THE YOUNG PICASSO – Blue and Rose Periods

Fondation Beyeler

  • 03.02.2019. - 26.05.2019

Pablo Picasso’s pioneering works of the Blue and Rose Periods, which characterise his oeuvre from 1901 to 1906, stand at the beginning of twentieth-century art and at the same time constitute one of its outstanding achievements. Picasso’s pictures from these years include some of the subtlest examples of modern painting, and are now counted among the most valuable and sought-after art treasures of all.

The exhibition The Young PICASSO – Blue and Rose Periods traces the extraordinary development in Picasso’s art that took place within a mere six years. Between 1901 and 1907, the aspiring young artist develops his unique personal style and becomes ‘Picasso’. The exhibition begins with the exuberantly colourful works from the early months of 1901, created in Madrid and then during Picasso’s second stay in Paris. In the autumn of 1901, as a memorial gesture after the tragic suicide of his friend Carles Casagemas, Picasso begins to limit his palette to shades of blue, announcing the start of the so-called Blue Period.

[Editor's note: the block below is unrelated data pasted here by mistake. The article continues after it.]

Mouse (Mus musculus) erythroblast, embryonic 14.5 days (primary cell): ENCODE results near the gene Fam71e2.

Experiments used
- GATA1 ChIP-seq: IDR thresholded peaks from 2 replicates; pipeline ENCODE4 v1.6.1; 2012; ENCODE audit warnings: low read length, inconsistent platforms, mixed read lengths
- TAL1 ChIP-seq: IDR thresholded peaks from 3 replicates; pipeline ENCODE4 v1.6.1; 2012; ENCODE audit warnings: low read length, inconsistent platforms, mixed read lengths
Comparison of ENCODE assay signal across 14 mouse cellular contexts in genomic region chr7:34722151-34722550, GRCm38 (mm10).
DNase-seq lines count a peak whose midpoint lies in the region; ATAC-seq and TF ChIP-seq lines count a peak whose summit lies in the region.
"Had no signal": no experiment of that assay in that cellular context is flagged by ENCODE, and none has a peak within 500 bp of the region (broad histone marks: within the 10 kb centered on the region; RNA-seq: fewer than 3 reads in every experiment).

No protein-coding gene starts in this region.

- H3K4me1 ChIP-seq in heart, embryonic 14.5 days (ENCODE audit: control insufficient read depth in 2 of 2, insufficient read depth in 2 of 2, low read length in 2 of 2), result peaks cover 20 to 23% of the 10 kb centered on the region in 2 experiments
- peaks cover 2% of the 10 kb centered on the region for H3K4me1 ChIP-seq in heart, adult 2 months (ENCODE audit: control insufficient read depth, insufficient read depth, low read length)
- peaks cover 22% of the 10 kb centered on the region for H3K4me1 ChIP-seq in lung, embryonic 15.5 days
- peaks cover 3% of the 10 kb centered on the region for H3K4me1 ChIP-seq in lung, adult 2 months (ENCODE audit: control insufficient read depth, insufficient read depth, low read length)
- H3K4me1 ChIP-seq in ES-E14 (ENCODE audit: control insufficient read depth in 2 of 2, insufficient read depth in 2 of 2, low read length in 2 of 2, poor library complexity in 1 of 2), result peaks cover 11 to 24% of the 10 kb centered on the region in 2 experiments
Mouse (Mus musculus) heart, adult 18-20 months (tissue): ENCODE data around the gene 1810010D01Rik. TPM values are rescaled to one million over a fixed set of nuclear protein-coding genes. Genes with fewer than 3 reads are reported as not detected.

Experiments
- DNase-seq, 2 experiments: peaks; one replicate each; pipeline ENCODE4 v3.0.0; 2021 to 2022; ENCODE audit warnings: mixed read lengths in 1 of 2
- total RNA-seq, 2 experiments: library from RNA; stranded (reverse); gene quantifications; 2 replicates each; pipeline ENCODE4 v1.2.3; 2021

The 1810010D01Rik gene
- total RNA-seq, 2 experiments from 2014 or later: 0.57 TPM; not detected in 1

In the emotionally charged pictures of this phase, which he spends in Paris and Barcelona, the artist gazes into the depths of human misery and engages with major existential themes. His final relocation to Paris in 1904 signals the start of a new stage in his life. It is at this point that he meets his first great love. At the same time his colour preference shifts, towards reddish pinks and ochres. The fascinating world of the circus becomes a main source of his motifs. In 1906, Picasso stays for several weeks in the mountain village of Gósol, in Catalonia, where he paints in a way that speaks of his quest for a new authenticity. Back in Paris, he continues to elaborate this Primitivist style.

His experiments culminate in the formulation of a new pictorial language, announcing the advent of Cubism. Thus the unique works of the Blue and Rose Periods illustrate Picasso’s continual striving for innovative artistic solutions, which open up entirely new paths for the art of the twentieth century. At the age of just twenty-six, Picasso becomes the outstanding revolutionary of modern art.

The exhibition has been organised by the Fondation Beyeler, in collaboration with the Musées d’Orsay et de l’Orangerie, Paris, and the Musée national Picasso-Paris. The exhibition has been curated by Dr. Raphaël Bouvier.

(press text)